I didn't think to actually look at any of them, I just ushered them into the bus, er, van and away we went. Our appointment time was 2:30, or as we like to call it, naptime. All three boys still take naps, which is fantastic...unless we have an appointment at that time. We waited in the waiting room for a half hour which gave me ample time to realize that Tali, 5, had oatmeal from breakfast stuck to her shirt and ketchup from lunch smeared all over her pants. I also noted that she had apparently taken scissors to the knees of her jeans. Her hair remained unbrushed. I didn't bother to look at her teeth.

Zak, 2, sat kind of glazed during that time, but just started to get his second wind when the nurse called our names. As we all ushered into the tiny exam room, four of the kids noticed the small bench with ample seating...for two. They immediately started jockeying for position with lots of elbowing, yelling, and a little pinching while I was trying to give the nurse the histories. When she took Zak to get his weight, he started screaming and refused to climb on the scale. Big sister, Michaela, 13, bravely showed him how it's done and he reluctantly participated.

Back in the room, Zak, Tali, and Ben discovered the stairs to climb on the exam table. They had a great time climbing up and jumping off....over and over again, complete with war whoops with each jump. Ellie, 9, took it upon herself to corral them, until one of them bit her! Of course, she erupted into tears just as the doctor came in the room.

He asked me to repeat the histories all over again (why do they do that? Why must I share it the first time? Why did she write it all down?). I am hissing at the children to "sit down! Be quiet! Get off the floor! LEAVE THE LIGHTS ON, BENAIAH!" in between answering questions about coughs and fevers.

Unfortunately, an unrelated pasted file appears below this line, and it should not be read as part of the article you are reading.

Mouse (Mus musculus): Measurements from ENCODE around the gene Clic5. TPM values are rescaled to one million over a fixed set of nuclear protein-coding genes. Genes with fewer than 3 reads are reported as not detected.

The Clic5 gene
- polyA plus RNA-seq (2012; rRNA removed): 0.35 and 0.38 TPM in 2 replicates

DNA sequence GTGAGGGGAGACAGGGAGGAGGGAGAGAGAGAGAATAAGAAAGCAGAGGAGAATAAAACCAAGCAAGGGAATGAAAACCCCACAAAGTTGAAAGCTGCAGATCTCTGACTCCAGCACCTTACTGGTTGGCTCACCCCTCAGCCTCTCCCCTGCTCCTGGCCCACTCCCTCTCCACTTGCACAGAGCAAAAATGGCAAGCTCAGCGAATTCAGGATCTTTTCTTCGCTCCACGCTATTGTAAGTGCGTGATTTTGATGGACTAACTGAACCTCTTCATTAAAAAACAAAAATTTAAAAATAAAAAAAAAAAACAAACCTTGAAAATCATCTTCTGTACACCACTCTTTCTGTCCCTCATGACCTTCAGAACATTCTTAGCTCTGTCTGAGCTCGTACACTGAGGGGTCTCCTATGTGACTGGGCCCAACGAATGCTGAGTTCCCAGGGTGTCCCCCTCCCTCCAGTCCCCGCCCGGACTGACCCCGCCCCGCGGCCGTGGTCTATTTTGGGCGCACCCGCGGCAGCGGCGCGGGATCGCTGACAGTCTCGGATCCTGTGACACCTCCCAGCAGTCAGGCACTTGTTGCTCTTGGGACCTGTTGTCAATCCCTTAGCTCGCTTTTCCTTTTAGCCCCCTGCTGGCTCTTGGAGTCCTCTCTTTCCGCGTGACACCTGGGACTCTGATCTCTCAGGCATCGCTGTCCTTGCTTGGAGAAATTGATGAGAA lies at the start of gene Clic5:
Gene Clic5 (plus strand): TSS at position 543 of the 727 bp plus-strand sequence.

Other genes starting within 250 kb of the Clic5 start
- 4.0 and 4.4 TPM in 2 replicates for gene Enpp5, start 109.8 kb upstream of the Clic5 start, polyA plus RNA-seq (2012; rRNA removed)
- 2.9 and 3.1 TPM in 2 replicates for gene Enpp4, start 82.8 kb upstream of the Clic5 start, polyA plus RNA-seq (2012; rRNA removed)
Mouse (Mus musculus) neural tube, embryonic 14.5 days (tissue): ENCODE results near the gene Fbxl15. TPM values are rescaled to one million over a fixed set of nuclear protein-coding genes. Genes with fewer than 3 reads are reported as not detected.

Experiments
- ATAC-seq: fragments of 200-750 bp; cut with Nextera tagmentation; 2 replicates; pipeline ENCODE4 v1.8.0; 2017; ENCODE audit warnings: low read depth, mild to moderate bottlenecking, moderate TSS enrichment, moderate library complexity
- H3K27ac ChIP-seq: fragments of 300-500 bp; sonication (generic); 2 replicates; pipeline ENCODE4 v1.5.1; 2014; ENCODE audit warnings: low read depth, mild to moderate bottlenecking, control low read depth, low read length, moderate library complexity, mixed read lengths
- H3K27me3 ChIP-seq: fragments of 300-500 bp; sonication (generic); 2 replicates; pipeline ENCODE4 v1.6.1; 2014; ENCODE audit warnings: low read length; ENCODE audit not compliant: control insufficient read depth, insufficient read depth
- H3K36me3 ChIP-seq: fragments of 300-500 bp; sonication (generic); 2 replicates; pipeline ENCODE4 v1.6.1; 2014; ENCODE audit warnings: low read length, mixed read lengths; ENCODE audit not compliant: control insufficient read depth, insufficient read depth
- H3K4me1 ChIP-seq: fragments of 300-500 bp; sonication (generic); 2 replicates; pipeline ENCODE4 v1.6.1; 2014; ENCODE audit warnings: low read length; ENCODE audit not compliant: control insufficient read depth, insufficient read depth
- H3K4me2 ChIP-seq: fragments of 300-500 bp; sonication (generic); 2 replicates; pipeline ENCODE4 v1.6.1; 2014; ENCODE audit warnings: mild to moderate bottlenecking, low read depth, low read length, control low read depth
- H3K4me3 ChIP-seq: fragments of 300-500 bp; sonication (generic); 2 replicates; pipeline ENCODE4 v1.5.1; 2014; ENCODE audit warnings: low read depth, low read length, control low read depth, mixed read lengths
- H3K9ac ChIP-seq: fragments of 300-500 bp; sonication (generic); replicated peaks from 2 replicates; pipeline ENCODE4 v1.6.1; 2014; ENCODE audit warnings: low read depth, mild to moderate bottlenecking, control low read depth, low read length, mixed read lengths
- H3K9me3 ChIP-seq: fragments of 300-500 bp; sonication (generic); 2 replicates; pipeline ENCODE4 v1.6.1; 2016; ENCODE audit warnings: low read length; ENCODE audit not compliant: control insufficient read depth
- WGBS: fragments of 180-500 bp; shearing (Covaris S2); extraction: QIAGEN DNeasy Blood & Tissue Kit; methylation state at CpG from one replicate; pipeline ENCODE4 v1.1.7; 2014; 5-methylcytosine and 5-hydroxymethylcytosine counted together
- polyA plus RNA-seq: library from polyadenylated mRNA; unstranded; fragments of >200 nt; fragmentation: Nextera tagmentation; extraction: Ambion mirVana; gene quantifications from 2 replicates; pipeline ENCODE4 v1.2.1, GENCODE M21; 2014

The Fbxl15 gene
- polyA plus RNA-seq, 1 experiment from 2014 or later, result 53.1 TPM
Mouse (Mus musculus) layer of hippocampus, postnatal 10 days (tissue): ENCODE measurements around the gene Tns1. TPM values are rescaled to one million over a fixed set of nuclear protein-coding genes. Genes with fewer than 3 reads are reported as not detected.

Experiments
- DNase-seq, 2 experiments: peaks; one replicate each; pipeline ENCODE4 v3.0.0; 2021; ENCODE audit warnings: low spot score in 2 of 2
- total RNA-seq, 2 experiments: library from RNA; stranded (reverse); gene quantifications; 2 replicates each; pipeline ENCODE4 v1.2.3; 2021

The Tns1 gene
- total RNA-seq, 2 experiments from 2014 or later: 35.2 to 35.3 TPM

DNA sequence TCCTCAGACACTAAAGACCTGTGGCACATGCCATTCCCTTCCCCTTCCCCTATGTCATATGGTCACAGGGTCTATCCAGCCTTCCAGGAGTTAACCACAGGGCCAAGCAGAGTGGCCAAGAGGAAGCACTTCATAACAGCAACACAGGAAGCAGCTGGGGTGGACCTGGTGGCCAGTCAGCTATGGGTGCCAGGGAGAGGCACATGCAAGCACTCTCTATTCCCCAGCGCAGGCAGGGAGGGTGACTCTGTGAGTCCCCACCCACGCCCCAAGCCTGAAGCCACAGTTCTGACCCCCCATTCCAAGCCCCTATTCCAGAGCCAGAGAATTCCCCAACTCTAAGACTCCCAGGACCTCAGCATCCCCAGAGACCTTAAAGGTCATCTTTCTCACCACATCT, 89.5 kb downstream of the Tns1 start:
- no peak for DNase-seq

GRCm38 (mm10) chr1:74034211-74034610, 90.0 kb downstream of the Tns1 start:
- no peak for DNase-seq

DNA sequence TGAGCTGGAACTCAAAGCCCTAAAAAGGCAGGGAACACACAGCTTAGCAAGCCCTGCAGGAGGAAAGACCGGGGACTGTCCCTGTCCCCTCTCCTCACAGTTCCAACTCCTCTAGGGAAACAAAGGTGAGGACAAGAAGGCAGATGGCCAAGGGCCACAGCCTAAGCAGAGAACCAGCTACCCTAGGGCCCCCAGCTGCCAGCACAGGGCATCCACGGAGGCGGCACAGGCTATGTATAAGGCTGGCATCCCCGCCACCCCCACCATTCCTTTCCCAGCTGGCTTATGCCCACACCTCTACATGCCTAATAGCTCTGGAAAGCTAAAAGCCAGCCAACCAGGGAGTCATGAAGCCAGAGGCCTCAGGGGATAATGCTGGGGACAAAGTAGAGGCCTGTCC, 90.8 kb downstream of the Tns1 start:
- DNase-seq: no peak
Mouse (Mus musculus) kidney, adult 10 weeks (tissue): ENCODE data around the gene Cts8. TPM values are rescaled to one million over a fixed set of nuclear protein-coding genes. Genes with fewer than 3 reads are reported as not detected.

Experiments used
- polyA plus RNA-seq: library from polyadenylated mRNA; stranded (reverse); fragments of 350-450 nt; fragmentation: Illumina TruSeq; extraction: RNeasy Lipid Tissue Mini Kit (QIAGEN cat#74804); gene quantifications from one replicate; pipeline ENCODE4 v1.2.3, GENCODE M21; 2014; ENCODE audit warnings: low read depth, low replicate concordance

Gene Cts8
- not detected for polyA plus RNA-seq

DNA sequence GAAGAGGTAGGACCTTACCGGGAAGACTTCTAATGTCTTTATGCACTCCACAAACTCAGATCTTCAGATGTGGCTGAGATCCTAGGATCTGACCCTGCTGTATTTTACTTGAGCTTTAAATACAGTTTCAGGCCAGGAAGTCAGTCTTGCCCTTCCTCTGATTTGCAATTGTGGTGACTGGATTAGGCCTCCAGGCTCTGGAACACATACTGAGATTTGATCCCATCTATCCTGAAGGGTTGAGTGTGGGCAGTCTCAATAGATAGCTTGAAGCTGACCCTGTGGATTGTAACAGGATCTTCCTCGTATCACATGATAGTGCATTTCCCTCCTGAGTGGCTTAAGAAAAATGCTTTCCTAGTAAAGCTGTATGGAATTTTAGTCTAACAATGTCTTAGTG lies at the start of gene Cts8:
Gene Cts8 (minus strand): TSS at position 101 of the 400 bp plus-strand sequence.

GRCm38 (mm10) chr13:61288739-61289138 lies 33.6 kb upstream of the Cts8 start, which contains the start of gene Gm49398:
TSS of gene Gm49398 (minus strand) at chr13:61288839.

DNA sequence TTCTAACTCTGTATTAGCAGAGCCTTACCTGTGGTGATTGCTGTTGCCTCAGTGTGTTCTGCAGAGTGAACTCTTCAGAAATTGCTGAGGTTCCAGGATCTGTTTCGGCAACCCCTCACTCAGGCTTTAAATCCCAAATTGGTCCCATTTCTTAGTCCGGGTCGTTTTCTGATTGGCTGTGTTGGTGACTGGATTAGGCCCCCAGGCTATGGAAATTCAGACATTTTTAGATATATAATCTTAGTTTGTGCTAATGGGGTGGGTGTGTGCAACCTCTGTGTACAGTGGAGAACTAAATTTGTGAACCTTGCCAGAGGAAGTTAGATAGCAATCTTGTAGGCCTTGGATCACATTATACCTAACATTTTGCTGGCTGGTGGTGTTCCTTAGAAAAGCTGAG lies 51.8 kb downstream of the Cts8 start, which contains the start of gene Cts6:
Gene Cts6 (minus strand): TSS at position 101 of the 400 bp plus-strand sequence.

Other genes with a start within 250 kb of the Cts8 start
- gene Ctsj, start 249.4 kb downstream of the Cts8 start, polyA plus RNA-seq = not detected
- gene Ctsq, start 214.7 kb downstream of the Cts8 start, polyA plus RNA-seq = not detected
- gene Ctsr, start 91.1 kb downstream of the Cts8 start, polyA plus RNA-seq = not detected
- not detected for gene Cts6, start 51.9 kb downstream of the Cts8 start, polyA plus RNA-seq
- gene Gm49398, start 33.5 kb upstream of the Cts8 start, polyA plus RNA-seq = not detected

Finally, he examines them. Eon's up first and I'm told that the child I brought in as an after-thought is "really sick" and needs a breathing treatment right there. Zak's up next and is really ticked when I have to hold him down to be examined, so he kicks me and calls me, "stupid". Nice. His left ear looks great, but the doc needs to clear the wax from his right. He proceeds to do that, and pulls out...a fruit snack, at least a partial one. Sigh. That kid has a complete fascination for all the openings in his head. Thankfully, I learned a long time ago the secret to removing foreign objects from a nostril without a trip to the ER. Otherwise, we would be on a first name basis with the triage nurse.

Michaela complains of a plugged ear during her turn, so the doctor jokes that maybe Zak stuffed something in it when she was sleeping. Oh, he's hilarious.

The chaos continued as the nurse hooked up the nebulizer machine for a breathing treatment for Eon and informed me it should only take about 15-20 the little-bitty room...with six children, three of whom still hadn't had a nap! Eon wailed during his treatment which just added to the fun. Before he stepped out, the doc mentioned that he was sending us to the hospital for chest x-rays.

I panicked and tried to call my husband for reinforcement. No way was I about to have a repeat performance at the hospital! My blessed husband informs me that he can't really hear me above the machine, Eon's cries, and the fighting of the others, but he'll call me in a few hours when he's at a stopping place on this job. Ack!

Breathing treatment ends, finally, and the doc returns with the scrips for the x-rays. He has the nurse take another reading of Eon's O2 sats, and finds they are only 91%. She keeps trying and he's talking about sending us to Riley Children's Hospital and I'm thinking, "No. stinking. way." Eon is happily shredding the paper chuck he's sitting on while the machine drops to 88%. I mention that perhaps it's the machine. Thankfully, the nurse is smart enough to move the monitor to his hand and it magically increases to 96%, where I immediately take it off of him before it has a chance to drop again.